She went to Red Stars preseason training camp in March and was allowed to return to the university to finish her course work in anthropology in Arts & Sciences where she will earn her degree in global health and environment.

The day after her last class April 24, Toaspern rejoined the team in Chicago and began workouts with every intention of making the roster. With the women’s World Cup this summer — and with some members of the Red Stars vying for spots on national teams in the United States, Canada and New Zealand — there’s a good chance Toaspern will have an opportunity to prove herself worthy of a permanent roster spot. When the door opens, she’ll be ready for it.

“It’s kind of crazy,” she said, laughing. “I’m following my passion, so that’s pretty incredible. My parents have been very supportive, so that helps a lot. I wouldn’t be able to do it without them.”

Both women will participate in Commencement ceremonies May 15. Toaspern will return for Senior Week to join Gilkey and the Class of 2015 in the festivities that lead up to graduation day.

Gilkey, for her part, will concentrate on basketball full time after graduation and look to sign with a professional team in June or July. She’ll then depart for international competition. Her performance at the April overseas combine — where she was the only Division III athlete and earned a selection as a top-20 prospect — has virtually assured her a spot on a European roster.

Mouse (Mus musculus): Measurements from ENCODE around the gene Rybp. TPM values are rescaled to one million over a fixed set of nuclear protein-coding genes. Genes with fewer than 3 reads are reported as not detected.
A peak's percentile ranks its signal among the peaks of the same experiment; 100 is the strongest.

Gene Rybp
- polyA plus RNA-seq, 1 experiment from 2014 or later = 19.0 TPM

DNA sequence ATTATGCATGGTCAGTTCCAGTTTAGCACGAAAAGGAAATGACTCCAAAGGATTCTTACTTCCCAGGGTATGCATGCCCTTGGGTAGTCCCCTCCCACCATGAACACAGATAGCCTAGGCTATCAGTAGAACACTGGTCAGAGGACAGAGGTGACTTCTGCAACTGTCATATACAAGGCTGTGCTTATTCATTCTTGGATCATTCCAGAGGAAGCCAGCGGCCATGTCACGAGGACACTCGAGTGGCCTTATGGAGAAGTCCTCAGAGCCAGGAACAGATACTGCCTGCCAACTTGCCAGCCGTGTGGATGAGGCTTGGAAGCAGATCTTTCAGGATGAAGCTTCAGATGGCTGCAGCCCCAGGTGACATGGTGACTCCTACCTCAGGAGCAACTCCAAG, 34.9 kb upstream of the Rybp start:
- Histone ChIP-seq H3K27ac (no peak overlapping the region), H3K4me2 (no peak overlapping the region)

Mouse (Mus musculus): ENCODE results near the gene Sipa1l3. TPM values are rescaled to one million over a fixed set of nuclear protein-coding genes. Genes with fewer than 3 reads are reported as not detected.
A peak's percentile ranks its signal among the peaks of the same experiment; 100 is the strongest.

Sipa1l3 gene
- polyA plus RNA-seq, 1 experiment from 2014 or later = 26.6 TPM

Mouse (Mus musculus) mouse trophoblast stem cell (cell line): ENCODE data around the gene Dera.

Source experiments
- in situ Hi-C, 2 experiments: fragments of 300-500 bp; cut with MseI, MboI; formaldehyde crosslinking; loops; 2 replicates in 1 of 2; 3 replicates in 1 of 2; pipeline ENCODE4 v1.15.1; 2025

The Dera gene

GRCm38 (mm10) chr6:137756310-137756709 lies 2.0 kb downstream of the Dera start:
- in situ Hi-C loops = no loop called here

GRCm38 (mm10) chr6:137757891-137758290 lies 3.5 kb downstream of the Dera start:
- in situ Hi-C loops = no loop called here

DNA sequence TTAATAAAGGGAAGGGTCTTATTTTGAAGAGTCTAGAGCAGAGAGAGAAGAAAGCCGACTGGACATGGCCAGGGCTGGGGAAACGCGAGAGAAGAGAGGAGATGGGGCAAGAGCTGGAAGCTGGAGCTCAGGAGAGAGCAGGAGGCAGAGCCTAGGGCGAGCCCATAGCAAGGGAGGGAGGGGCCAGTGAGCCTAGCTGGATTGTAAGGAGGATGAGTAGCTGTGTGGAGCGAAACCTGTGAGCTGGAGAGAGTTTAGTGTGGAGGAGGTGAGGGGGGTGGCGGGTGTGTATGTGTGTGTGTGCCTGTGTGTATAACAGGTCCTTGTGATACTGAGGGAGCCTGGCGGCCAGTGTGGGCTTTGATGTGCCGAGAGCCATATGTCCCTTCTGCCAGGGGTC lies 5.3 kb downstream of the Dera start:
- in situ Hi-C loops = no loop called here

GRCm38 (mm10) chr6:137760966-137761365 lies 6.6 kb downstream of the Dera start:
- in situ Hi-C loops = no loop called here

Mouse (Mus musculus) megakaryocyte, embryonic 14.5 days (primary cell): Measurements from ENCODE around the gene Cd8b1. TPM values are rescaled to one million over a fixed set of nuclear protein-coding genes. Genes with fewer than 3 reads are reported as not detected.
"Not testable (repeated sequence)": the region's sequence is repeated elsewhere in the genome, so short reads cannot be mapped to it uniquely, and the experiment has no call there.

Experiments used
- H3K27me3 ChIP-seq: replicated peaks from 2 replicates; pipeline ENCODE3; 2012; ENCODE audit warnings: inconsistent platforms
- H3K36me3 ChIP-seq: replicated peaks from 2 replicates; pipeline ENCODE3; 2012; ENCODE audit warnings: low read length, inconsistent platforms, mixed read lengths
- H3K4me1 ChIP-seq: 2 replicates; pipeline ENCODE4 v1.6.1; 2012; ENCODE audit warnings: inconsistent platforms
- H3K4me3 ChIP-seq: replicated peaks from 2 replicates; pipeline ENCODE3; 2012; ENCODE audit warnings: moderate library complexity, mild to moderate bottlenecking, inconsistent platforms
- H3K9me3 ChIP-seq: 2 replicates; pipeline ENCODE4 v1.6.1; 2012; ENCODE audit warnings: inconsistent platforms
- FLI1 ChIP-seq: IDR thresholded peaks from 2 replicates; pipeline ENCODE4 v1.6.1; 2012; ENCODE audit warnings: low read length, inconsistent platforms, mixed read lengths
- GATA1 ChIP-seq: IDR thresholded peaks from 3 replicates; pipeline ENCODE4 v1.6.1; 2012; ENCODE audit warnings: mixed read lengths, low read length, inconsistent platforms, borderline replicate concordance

“Once I started playing, all the nerves went away,” Gilkey said. “It definitely was worth going down there. I didn’t know what to expect because there were some pretty prominent college players competing for a spot, too. But once you’re out there, you just shake off the nerves and play.”

Gilkey, who will earn a dual degree in economics and strategy and in marketing from Olin Business School, isn’t worried about the risk-return of going overseas to play basketball. When she is finished with her pro career, Gilkey will have a job waiting for her with a company called Protiviti, the global consulting firm she interned with last summer in San Francisco.

“When they assured me the job offer would be waiting for me, it was a no-brainer decision,” she said. “It’s an awesome opportunity to even have a job right out of college. To have an opportunity to pursue one of my dreams first — that’s amazing.”

Both women say participating in athletics at Washington University has made all the difference as they embark upon life’s next big adventure.

“WashU does a really good job of supporting its students in everything that we do,” Toaspern said. “The classes are hard, but it’s not a competitive thing. Everyone works together to do the best they can instead of tearing each other down.

“When I couldn’t figure out classes, there was always someone there to help, on my team or in my classes or among my friends, and that made me feel like I could do anything,” Toaspern said.

Said Gilkey: “There wasn’t a basketball practice that we didn’t improve something or I didn’t learn something. We were always on the move.

“It’s the kind of lesson that you don’t quickly forget — using every day, every practice, every moment to its fullest.”